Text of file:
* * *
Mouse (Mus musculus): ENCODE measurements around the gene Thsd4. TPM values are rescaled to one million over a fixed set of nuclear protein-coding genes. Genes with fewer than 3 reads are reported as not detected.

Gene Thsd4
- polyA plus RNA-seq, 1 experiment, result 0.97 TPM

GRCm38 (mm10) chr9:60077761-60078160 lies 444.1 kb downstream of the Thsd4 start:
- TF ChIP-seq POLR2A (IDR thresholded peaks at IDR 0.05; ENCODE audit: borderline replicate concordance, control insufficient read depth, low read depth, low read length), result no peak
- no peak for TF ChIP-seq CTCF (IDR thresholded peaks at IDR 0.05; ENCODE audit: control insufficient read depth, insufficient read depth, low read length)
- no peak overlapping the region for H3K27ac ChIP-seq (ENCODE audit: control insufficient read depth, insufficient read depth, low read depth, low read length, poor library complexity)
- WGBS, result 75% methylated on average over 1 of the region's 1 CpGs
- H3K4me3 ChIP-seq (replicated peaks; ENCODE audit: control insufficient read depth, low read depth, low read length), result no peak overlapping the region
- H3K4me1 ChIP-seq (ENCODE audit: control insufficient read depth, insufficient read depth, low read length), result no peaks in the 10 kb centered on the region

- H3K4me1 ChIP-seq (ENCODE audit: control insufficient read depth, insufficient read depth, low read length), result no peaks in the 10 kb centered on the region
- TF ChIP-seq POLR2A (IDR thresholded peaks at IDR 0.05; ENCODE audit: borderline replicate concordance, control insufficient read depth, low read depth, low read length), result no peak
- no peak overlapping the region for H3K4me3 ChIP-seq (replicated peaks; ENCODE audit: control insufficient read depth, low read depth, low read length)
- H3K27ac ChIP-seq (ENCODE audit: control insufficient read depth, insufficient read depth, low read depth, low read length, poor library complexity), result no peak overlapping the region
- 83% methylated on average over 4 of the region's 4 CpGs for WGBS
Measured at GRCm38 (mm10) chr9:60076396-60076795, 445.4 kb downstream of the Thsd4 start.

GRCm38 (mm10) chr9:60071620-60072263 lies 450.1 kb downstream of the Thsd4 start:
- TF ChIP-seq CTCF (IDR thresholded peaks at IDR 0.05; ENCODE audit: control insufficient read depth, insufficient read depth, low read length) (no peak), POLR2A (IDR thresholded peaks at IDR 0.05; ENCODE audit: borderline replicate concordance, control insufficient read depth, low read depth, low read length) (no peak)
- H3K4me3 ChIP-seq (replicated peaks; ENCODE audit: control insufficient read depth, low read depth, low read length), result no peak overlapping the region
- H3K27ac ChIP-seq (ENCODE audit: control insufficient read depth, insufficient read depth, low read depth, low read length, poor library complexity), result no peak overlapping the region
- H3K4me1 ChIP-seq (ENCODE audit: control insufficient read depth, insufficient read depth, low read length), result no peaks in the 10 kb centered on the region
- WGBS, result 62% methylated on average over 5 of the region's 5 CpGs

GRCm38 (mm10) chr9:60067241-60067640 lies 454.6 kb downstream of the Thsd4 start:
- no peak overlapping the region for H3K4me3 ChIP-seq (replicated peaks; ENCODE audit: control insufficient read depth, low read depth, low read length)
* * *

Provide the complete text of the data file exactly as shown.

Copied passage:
Mouse (Mus musculus): ENCODE measurements around the gene Thsd4. TPM values are rescaled to one million over a fixed set of nuclear protein-coding genes. Genes with fewer than 3 reads are reported as not detected.

Gene Thsd4
- polyA plus RNA-seq, 1 experiment, result 0.97 TPM

GRCm38 (mm10) chr9:60077761-60078160 lies 444.1 kb downstream of the Thsd4 start:
- TF ChIP-seq POLR2A (IDR thresholded peaks at IDR 0.05; ENCODE audit: borderline replicate concordance, control insufficient read depth, low read depth, low read length), result no peak
- no peak for TF ChIP-seq CTCF (IDR thresholded peaks at IDR 0.05; ENCODE audit: control insufficient read depth, insufficient read depth, low read length)
- no peak overlapping the region for H3K27ac ChIP-seq (ENCODE audit: control insufficient read depth, insufficient read depth, low read depth, low read length, poor library complexity)
- WGBS, result 75% methylated on average over 1 of the region's 1 CpGs
- H3K4me3 ChIP-seq (replicated peaks; ENCODE audit: control insufficient read depth, low read depth, low read length), result no peak overlapping the region
- H3K4me1 ChIP-seq (ENCODE audit: control insufficient read depth, insufficient read depth, low read length), result no peaks in the 10 kb centered on the region

- H3K4me1 ChIP-seq (ENCODE audit: control insufficient read depth, insufficient read depth, low read length), result no peaks in the 10 kb centered on the region
- TF ChIP-seq POLR2A (IDR thresholded peaks at IDR 0.05; ENCODE audit: borderline replicate concordance, control insufficient read depth, low read depth, low read length), result no peak
- no peak overlapping the region for H3K4me3 ChIP-seq (replicated peaks; ENCODE audit: control insufficient read depth, low read depth, low read length)
- H3K27ac ChIP-seq (ENCODE audit: control insufficient read depth, insufficient read depth, low read depth, low read length, poor library complexity), result no peak overlapping the region
- 83% methylated on average over 4 of the region's 4 CpGs for WGBS
Measured at GRCm38 (mm10) chr9:60076396-60076795, 445.4 kb downstream of the Thsd4 start.

GRCm38 (mm10) chr9:60071620-60072263 lies 450.1 kb downstream of the Thsd4 start:
- TF ChIP-seq CTCF (IDR thresholded peaks at IDR 0.05; ENCODE audit: control insufficient read depth, insufficient read depth, low read length) (no peak), POLR2A (IDR thresholded peaks at IDR 0.05; ENCODE audit: borderline replicate concordance, control insufficient read depth, low read depth, low read length) (no peak)
- H3K4me3 ChIP-seq (replicated peaks; ENCODE audit: control insufficient read depth, low read depth, low read length), result no peak overlapping the region
- H3K27ac ChIP-seq (ENCODE audit: control insufficient read depth, insufficient read depth, low read depth, low read length, poor library complexity), result no peak overlapping the region
- H3K4me1 ChIP-seq (ENCODE audit: control insufficient read depth, insufficient read depth, low read length), result no peaks in the 10 kb centered on the region
- WGBS, result 62% methylated on average over 5 of the region's 5 CpGs

GRCm38 (mm10) chr9:60067241-60067640 lies 454.6 kb downstream of the Thsd4 start:
- no peak overlapping the region for H3K4me3 ChIP-seq (replicated peaks; ENCODE audit: control insufficient read depth, low read depth, low read length)